Our next step was to carefully deliberate over the platform that would be best for offering our digital content. There is a lot of talk around online safety now that many of us are using online services for work, school, healthcare etc., and we wanted to make sure we made an informed decision about the platform we decide to use.

“I believe we should be using the digital space to engage powerful national or international organisations and challenge them to become more co-productive and inclusive. I think if we can showcase a really inclusive and accessible digital element of the conference, we can reach attendees who may not have previously thought to come to the conference. The strength of the digital element of the conference is being able to reach people who might not have ever thought about resilience the same way we do and get them to challenge their own ways of thinking in a safe space”

“We are currently discovering different platforms to make the conference as accessible and as interactive as possible. We are working with experienced and trusted digital colleagues who are able to help and guide us when ensuring the platform is safe and secure and enables us to use all functions to our advantage”

Popular platforms that we discussed included Zoom, Teams and Google Hangouts. Members of the team had different experiences using Zoom and Teams, and we each presented the pros and cons of each platform, so that we discuss together which one might be best for the conference. In the end, we felt most confident using Teams, for now. There are loads of digital platforms that are geared specifically towards conferences and we will be looking into those too. One of the biggest issues to consider when deciding on a platform is to make sure we are making an ethical decision. For example, Zoom is a really popular platform that is easily accessible to many, but unfortunately there are some ethical issues around Zoom’s privacy and safety. This made us wary of using the platform even though we know there are ongoing improvements being made.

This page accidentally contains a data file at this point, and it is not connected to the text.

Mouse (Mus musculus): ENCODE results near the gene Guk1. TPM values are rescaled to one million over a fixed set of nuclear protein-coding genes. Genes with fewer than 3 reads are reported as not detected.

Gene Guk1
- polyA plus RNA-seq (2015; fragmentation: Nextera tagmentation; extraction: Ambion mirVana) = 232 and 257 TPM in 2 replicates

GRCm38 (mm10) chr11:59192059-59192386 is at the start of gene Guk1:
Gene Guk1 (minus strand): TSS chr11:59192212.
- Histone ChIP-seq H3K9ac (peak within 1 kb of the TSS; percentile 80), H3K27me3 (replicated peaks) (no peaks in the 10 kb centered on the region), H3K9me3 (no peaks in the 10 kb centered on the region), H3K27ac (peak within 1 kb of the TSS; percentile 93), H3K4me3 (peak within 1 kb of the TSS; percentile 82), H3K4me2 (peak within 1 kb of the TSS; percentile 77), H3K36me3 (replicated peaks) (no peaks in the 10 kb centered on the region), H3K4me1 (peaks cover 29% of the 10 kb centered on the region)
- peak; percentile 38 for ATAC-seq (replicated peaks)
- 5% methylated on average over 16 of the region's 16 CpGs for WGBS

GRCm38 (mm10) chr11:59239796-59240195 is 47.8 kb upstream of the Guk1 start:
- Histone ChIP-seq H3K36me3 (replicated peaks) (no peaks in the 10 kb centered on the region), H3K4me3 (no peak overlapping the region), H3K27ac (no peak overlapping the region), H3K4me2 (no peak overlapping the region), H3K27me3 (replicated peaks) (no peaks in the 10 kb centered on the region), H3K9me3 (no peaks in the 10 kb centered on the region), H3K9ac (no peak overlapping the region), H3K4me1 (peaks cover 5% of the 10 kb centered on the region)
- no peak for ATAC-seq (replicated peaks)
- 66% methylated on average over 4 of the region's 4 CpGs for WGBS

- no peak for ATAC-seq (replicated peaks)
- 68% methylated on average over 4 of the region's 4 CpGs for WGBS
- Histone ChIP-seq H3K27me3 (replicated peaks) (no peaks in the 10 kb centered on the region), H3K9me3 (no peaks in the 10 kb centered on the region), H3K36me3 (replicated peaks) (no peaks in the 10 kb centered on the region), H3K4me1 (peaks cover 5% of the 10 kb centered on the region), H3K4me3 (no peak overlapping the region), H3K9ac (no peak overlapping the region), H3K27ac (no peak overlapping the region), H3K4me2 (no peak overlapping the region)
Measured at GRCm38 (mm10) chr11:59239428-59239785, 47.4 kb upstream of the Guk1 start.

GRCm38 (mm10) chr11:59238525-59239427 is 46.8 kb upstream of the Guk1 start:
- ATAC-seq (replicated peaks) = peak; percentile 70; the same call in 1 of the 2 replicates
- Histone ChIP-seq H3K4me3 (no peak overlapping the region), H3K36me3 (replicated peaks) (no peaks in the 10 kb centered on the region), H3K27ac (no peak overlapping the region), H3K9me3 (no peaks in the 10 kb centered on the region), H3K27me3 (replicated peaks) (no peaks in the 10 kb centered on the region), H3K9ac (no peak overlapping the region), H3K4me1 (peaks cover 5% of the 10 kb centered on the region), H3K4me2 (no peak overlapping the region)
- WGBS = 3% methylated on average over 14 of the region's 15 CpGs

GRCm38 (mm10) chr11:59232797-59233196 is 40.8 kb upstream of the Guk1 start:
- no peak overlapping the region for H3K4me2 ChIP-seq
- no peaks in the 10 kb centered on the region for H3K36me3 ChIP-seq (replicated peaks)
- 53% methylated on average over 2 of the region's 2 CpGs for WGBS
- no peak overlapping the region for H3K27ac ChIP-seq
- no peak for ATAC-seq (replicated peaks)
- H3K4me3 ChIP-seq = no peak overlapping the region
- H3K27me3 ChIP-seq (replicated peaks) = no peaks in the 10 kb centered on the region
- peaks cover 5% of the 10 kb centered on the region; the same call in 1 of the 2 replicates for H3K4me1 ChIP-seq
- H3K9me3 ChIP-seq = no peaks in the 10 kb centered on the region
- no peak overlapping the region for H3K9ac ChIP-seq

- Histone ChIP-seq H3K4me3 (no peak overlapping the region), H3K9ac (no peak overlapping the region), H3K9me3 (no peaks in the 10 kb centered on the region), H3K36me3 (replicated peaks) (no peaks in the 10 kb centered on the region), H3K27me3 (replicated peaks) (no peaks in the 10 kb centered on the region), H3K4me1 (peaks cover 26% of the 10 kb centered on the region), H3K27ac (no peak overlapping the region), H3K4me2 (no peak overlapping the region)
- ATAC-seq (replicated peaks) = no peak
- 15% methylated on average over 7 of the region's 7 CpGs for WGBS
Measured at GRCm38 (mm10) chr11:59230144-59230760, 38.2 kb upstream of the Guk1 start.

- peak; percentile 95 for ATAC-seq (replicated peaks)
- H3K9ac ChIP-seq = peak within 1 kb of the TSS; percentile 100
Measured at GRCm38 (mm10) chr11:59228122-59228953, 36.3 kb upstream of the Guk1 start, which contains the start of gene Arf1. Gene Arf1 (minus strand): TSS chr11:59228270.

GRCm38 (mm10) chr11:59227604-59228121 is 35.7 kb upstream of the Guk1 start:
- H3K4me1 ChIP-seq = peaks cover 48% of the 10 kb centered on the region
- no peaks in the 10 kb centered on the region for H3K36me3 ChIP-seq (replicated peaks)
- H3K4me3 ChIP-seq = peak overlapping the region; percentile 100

“When considering which platform to use for the digital content of the conference, members of the group had different perspectives; this was a great way to understand the tension between functionality, popularity and privacy, or in other words: accessibility versus online safety. We also had outside help from our Blackpool Council IT contact about possible issues in using our chosen platform. This really opened my eyes to the number of issues you have to consider when you use a digital platform; I really hadn’t thought about any of these things before! As a group, we considered exactly how much of the conference we would want to offer digitally. This is an ongoing consideration for the group, we are wary that offering too much may disengage and discourage people from attending physically, while also accepting that for others, physical attendance will not be possible, hence the necessity of the digital offering.”